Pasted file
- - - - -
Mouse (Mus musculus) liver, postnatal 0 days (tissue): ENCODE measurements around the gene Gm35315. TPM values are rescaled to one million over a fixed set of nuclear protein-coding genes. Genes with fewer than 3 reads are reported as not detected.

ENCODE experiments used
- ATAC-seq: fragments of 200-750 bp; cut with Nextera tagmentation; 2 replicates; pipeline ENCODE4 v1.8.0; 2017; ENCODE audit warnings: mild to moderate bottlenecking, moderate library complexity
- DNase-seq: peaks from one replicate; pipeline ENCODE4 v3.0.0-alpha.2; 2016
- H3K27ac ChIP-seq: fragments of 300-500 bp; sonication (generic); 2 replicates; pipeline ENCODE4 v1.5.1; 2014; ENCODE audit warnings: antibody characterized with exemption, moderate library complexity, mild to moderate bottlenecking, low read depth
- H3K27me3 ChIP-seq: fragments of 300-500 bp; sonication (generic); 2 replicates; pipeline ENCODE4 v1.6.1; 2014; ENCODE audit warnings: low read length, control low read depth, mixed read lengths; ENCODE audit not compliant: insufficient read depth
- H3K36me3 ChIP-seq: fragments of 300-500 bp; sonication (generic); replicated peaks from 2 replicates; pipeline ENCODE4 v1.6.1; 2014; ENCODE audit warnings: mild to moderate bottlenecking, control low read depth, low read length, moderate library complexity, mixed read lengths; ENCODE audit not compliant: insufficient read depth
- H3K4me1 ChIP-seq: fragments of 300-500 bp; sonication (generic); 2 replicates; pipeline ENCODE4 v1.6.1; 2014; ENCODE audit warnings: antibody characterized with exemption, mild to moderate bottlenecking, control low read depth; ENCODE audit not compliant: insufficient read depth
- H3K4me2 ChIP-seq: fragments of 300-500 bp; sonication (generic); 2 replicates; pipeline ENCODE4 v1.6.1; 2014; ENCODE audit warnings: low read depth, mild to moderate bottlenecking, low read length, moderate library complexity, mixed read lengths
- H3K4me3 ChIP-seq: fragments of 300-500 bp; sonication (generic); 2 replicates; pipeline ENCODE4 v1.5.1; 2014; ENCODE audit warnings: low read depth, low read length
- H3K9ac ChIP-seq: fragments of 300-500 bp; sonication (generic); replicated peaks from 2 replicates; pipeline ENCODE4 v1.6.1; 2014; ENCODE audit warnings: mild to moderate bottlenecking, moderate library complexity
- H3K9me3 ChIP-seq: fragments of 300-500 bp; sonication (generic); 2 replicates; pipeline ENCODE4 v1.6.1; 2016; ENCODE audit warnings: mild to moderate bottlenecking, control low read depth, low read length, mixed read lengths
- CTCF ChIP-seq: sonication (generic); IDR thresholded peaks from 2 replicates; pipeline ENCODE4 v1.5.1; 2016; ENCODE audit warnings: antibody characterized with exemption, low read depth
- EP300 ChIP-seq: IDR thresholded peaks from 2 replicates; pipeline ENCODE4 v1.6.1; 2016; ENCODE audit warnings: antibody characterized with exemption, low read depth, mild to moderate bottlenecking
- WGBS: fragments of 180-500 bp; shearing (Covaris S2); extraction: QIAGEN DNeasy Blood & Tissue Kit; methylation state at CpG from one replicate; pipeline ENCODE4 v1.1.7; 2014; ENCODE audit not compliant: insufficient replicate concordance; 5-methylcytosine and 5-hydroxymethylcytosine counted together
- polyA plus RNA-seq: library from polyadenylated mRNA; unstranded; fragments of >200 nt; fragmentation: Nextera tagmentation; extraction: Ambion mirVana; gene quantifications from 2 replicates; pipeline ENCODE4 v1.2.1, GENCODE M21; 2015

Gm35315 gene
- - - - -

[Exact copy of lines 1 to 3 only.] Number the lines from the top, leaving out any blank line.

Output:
Mouse (Mus musculus) liver, postnatal 0 days (tissue): ENCODE measurements around the gene Gm35315. TPM values are rescaled to one million over a fixed set of nuclear protein-coding genes. Genes with fewer than 3 reads are reported as not detected.

ENCODE experiments used
- ATAC-seq: fragments of 200-750 bp; cut with Nextera tagmentation; 2 replicates; pipeline ENCODE4 v1.8.0; 2017; ENCODE audit warnings: mild to moderate bottlenecking, moderate library complexity